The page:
“Mm,” the other confirms, deep in thought. Kim nods back. He walks to the little kitchenette and pulls out a few recipes he has scrawled on yellowing paper. A visitor calls for a feast, he reasons, and he wants to occupy his mind with no more than that. His shoes squeak against the flooring as he moves around, preparing his favourite dish. Sometimes he throws a glance in the other’s direction and finds him either reading book titles on the shelves or looking out of the curtains. Sometimes their gazes meet and it is easy to share a smile.
The first time they fall in love, Tae quietly hums a long-forgotten tune, resting his elbows on the kitchen island. “How are you feeling, by the way?” he asks his usual question.
Kim chuckles. “How do you think?”
“Hmm,” the other stalls. “I can never tell.”
“I’m fine, what’s to tell?”
“I mean I can never tell when you’re lying,” Tae states it so simply Kim has to stop what he’s doing. His hands are coated in the dough, his front is covered in an apron, the fireplace crackles, and the wooden house creaks. It has occurred to him before, the fact that he will be caught one day. The fact that Tae will catch on and leave in disgust. He faces that day head-on now. He does not hide himself anymore.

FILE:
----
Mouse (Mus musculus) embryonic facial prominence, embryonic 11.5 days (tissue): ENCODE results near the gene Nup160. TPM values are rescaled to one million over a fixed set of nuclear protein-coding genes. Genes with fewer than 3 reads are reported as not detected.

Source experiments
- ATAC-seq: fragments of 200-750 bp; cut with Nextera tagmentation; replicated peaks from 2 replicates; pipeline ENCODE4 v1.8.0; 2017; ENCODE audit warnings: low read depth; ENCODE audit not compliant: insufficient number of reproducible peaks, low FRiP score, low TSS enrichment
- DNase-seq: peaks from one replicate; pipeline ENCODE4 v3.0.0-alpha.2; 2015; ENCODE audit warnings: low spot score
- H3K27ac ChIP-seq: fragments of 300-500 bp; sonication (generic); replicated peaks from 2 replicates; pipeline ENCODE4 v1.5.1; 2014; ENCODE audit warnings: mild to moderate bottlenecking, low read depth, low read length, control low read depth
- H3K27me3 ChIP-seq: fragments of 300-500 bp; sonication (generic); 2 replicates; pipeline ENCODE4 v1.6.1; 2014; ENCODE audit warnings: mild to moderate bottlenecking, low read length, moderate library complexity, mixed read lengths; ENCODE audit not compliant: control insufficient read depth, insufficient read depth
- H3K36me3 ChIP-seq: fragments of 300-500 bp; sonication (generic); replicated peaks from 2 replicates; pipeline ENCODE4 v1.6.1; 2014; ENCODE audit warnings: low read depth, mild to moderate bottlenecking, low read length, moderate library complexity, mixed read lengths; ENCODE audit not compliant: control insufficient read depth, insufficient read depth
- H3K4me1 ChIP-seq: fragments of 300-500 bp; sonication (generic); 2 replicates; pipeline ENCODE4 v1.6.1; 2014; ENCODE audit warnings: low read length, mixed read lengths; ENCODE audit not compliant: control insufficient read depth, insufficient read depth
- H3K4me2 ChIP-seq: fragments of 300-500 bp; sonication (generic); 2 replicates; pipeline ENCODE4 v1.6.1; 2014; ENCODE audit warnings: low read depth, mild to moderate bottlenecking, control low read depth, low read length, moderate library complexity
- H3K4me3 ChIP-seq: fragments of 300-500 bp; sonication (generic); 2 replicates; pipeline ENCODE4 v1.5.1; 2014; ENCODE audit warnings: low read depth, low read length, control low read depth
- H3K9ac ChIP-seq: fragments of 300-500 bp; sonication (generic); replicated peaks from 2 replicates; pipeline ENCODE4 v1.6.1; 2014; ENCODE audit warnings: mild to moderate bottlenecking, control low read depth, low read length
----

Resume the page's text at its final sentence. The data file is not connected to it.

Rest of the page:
“I don’t know how I’m feeling,” he admits. “I never have. I don’t–” He drops a sticky hand in a mixing bowl. “You ask me how I feel all the time but…” he shakes his head at the half-kneaded flour on his fingers. “But I’ve never known. Not when I stole for a living, not when I was living in a waste tip, not when I was so shitty that someone like you would think twice before spitting at me.” He lets out a derisive laugh at himself.
“That’s not you anymore,” the other frowns.
“How do you know?” he challenges.
“Because I know a Kim,” Tae affirms. Kim clicks his tongue in disagreement and almost returns to what he’s doing. But the conviction that shines in the other’s eyes is difficult to miss. It draws him in. “I know a Kim, and I know what he’s like. I know what he does and what he thinks never match. I know he is sharp, he is rough. I know he was torn and I tried to put the pieces back with cello tape, like a hopeful child. I know he says things he doesn’t mean. And I know he’s hard to love. But here we are,” he ends with a shrug and a lop-sided smile, the one he flashes when he pours honey on his oyster stew. The one he wears when he takes his stethoscope off his neck. The one he offers when his pen runs out of ink mid-note taking. The one he has given Kim time and again by granting him a million second chances; Kim just didn’t know what it meant at the time.
His dough-clumped palms hang to his sides. Tae moves forward and clasps them by their wrists. “No more pain, Kim,” he whispers. The other can manage no more than a mournful nod before his head is taken into a careful hug.
The first time they fall in love with each other, Kim hates himself. But Tae makes up for it between the two of them.